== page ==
For some people, gender plays an important role when it comes to choosing romantic partners, but this isn't the case for people who are panromantic. Below, we dive into what it means to be panromantic, how it relates to pansexuality and other identities, and more.
What does it mean to be panromantic?
The prefix pan- in panromantic means "all," "completely," or "involving all." That said, being panromantic means you experience romantic attraction or deep emotional connection, affection, or love for people of all genders. A panromantic person will typically be attracted to others regardless of sex or gender.
"Of course, this doesn't imply that panromantic people are romantically attracted to just about everyone out there. It's just that gender is the last thing that comes to their mind [when it comes to] whether or not they develop feelings for someone," says Dainis Graveris, a sex educator and founder of Sexual Alpha. "No one is off the table when it comes to who they're romantically attracted to."
He adds that people of any gender can be panromantic, and they can be romantically attracted to cis and trans folks, as well as nonbinary, gender fluid, genderqueer, and other gender-nonconforming individuals.
Additionally, Graveris notes it's important to differentiate between the "panromantic" and "pansexual" terms. In particular, the former is a type of romantic attraction, while the latter is a type of sexual attraction. (We'll dive more into that later.)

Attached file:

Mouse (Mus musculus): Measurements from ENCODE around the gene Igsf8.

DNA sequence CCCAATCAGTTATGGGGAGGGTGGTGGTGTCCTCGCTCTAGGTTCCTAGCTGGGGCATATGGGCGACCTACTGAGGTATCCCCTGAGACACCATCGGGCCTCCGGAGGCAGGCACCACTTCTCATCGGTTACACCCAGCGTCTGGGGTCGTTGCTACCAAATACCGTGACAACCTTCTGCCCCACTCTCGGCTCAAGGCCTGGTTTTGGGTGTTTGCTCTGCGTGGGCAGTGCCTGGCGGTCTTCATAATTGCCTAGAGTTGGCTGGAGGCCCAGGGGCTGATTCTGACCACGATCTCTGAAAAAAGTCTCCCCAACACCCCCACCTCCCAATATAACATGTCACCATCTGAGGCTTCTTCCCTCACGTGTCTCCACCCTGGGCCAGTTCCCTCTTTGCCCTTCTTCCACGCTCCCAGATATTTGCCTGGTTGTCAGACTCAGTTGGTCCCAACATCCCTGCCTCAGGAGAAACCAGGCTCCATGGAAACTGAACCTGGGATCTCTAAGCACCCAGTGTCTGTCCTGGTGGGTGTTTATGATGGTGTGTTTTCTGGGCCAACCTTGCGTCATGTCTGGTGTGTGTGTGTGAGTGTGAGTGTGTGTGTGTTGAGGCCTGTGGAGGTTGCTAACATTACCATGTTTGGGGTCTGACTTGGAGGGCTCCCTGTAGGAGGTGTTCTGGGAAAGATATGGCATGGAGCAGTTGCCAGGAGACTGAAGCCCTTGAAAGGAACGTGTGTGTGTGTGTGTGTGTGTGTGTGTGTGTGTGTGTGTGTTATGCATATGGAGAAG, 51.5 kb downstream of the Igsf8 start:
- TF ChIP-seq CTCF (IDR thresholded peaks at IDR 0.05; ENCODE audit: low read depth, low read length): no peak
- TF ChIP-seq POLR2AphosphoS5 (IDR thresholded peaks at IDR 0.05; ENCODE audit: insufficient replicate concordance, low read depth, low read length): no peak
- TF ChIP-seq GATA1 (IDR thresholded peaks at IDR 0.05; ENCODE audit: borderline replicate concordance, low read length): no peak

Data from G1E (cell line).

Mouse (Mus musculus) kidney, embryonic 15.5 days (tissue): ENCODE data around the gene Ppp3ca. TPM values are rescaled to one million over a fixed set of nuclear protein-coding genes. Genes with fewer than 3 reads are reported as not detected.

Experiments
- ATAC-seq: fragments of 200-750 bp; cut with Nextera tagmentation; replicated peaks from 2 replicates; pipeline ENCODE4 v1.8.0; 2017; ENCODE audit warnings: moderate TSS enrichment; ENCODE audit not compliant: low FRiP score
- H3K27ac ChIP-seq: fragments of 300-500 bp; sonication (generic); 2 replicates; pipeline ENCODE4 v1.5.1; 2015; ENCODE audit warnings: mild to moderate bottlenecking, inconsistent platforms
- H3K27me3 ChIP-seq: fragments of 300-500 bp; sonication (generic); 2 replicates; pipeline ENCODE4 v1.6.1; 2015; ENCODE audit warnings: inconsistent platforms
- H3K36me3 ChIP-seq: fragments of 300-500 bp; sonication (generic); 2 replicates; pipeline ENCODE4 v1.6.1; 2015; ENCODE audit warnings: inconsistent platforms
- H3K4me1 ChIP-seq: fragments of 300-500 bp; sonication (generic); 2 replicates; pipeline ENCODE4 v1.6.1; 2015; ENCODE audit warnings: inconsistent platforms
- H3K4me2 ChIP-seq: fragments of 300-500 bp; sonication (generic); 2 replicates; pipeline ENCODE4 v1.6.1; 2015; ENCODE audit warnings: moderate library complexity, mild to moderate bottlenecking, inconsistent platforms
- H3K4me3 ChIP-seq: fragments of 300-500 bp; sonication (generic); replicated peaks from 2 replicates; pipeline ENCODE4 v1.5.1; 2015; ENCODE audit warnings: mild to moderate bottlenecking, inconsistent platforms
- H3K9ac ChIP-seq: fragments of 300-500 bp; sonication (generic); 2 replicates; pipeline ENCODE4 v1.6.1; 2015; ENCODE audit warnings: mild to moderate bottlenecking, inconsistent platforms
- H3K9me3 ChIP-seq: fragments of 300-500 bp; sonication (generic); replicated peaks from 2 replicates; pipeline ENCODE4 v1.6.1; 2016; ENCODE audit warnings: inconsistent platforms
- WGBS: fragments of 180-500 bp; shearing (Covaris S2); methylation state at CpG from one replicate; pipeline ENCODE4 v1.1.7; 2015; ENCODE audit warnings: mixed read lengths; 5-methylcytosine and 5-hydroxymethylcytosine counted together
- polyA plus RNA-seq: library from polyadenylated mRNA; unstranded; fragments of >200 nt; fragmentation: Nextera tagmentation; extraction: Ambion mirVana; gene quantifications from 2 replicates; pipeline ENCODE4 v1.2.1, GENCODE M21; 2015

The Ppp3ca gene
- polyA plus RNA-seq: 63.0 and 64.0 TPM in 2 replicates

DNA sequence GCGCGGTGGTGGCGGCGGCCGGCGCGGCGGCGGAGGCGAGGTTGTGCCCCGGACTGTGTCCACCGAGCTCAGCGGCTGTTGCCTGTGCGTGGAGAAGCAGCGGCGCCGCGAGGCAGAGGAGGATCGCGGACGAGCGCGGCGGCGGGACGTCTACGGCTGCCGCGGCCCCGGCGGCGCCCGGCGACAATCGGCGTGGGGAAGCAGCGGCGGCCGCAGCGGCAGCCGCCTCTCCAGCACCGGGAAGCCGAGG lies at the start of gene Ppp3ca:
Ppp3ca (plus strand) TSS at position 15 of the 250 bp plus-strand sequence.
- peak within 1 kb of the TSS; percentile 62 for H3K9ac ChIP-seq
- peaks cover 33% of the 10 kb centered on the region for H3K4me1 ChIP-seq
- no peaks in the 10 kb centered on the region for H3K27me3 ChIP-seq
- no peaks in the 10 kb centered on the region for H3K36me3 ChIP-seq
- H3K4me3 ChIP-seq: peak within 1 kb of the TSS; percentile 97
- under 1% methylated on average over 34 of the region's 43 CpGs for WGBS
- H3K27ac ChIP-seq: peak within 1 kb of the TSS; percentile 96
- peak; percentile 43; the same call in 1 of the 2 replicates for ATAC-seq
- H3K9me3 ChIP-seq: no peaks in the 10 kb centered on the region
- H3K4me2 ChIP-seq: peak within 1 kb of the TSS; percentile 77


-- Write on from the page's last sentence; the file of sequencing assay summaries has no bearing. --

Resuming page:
Understanding the different types of attraction.
Through the lens of the Split Attraction Model, attraction comes in many forms, including sexual and romantic. By discerning among them, we can better explore, direct, and enjoy our various interactions with people, says Ley Cray, Ph.D., director of LGBTQIA+ programming at virtual mental health clinic Charlie Health.
So, what's the difference between sexual attraction and romantic attraction? Sexual attraction is perhaps the easiest to explain, says Cray: You see someone, and you experience a psychological and biological response indicating to you that you'd like to engage in sexual activity with that someone. On the other hand, romantic attraction is a little harder to explain, since the widespread notion of romance we see today is a cultural construct—and in the context of human history, a relatively recent one.